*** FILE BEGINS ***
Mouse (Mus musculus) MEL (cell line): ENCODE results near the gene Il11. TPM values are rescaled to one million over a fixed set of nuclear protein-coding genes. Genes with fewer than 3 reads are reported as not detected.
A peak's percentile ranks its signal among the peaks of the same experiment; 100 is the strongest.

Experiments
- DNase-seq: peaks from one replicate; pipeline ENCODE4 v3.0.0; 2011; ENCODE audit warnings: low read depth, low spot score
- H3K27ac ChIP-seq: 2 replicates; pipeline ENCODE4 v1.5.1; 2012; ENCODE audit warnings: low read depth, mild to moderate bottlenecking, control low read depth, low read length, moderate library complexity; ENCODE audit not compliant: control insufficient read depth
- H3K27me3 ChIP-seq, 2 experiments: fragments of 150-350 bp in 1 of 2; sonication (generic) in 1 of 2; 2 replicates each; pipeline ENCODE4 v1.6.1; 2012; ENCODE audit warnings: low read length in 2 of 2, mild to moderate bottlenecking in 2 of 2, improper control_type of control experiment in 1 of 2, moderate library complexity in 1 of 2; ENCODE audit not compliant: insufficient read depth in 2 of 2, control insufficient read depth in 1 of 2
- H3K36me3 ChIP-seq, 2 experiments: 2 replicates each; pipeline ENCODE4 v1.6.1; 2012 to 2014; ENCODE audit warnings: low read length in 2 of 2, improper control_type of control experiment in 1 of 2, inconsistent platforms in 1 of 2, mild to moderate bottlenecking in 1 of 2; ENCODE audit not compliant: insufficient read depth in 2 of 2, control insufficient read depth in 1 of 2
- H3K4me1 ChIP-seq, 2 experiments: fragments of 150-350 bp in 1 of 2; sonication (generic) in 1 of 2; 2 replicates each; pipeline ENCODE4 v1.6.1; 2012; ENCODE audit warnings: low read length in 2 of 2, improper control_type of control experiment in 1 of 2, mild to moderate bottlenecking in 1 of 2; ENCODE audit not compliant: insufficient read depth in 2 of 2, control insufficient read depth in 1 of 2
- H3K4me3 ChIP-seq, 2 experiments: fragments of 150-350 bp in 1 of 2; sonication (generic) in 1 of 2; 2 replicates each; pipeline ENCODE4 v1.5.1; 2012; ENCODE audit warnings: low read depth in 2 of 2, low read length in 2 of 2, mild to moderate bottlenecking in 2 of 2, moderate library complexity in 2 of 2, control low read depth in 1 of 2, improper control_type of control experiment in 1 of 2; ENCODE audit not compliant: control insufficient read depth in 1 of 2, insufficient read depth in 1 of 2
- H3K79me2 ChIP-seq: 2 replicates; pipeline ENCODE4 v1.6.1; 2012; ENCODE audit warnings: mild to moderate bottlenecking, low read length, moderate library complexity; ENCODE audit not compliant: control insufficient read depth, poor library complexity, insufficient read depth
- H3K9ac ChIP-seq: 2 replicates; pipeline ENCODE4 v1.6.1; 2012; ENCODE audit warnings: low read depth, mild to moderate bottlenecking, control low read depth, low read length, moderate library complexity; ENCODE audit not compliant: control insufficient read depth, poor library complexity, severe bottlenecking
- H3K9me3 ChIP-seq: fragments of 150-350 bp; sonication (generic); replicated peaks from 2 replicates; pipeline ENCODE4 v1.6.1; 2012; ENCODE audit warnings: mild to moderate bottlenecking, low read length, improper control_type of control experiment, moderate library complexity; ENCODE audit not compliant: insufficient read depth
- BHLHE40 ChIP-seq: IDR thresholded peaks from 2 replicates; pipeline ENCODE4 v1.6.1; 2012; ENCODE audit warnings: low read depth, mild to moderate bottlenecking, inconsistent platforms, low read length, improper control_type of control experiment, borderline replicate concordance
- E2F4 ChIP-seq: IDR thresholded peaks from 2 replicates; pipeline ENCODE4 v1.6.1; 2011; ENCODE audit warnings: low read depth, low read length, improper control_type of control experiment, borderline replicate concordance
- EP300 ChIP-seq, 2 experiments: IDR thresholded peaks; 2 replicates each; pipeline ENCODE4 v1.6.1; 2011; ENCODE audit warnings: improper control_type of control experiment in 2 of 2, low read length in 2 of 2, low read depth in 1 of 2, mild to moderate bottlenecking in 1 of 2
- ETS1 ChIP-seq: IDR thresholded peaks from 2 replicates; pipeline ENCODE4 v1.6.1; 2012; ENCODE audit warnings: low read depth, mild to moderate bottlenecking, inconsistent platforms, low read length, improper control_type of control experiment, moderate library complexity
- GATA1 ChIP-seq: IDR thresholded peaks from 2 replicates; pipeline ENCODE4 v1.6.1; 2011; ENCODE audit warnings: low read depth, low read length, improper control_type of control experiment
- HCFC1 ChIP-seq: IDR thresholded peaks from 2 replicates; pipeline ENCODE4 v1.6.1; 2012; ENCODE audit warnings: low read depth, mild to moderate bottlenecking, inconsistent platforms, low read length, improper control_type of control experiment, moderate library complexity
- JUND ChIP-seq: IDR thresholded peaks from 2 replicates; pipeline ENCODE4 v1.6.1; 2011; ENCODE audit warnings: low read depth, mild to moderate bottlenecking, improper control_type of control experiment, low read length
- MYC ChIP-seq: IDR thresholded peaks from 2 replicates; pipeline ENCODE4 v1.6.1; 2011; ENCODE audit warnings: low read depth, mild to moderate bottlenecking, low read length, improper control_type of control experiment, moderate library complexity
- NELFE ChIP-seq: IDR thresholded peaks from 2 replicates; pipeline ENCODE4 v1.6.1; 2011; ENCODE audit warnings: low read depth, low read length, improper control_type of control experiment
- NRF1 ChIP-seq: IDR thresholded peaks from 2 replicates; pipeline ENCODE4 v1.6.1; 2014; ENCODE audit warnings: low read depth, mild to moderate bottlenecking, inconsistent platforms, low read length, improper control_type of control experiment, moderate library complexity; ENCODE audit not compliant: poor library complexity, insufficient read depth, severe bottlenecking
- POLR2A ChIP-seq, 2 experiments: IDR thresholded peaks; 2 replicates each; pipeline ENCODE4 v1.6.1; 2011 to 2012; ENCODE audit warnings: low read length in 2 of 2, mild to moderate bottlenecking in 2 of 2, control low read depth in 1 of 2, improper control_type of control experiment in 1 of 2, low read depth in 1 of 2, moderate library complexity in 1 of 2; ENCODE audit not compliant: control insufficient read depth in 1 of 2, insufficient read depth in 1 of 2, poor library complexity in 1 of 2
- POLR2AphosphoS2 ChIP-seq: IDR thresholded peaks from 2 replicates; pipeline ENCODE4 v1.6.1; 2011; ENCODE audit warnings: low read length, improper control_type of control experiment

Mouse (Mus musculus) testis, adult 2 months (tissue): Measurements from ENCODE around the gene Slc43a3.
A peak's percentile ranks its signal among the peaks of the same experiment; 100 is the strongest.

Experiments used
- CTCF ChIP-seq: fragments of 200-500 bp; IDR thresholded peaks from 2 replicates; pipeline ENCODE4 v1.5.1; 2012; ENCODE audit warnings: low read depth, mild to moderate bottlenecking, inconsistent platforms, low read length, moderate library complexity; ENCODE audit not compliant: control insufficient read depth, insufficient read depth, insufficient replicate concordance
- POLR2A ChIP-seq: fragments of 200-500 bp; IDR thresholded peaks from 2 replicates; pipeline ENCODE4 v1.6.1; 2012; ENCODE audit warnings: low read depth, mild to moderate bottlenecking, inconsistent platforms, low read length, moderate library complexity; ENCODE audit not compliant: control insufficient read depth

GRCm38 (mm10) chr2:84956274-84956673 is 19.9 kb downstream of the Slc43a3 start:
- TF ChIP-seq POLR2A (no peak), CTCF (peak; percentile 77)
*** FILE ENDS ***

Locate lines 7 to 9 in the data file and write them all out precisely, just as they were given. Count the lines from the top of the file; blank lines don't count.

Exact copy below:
- H3K36me3 ChIP-seq, 2 experiments: 2 replicates each; pipeline ENCODE4 v1.6.1; 2012 to 2014; ENCODE audit warnings: low read length in 2 of 2, improper control_type of control experiment in 1 of 2, inconsistent platforms in 1 of 2, mild to moderate bottlenecking in 1 of 2; ENCODE audit not compliant: insufficient read depth in 2 of 2, control insufficient read depth in 1 of 2
- H3K4me1 ChIP-seq, 2 experiments: fragments of 150-350 bp in 1 of 2; sonication (generic) in 1 of 2; 2 replicates each; pipeline ENCODE4 v1.6.1; 2012; ENCODE audit warnings: low read length in 2 of 2, improper control_type of control experiment in 1 of 2, mild to moderate bottlenecking in 1 of 2; ENCODE audit not compliant: insufficient read depth in 2 of 2, control insufficient read depth in 1 of 2
- H3K4me3 ChIP-seq, 2 experiments: fragments of 150-350 bp in 1 of 2; sonication (generic) in 1 of 2; 2 replicates each; pipeline ENCODE4 v1.5.1; 2012; ENCODE audit warnings: low read depth in 2 of 2, low read length in 2 of 2, mild to moderate bottlenecking in 2 of 2, moderate library complexity in 2 of 2, control low read depth in 1 of 2, improper control_type of control experiment in 1 of 2; ENCODE audit not compliant: control insufficient read depth in 1 of 2, insufficient read depth in 1 of 2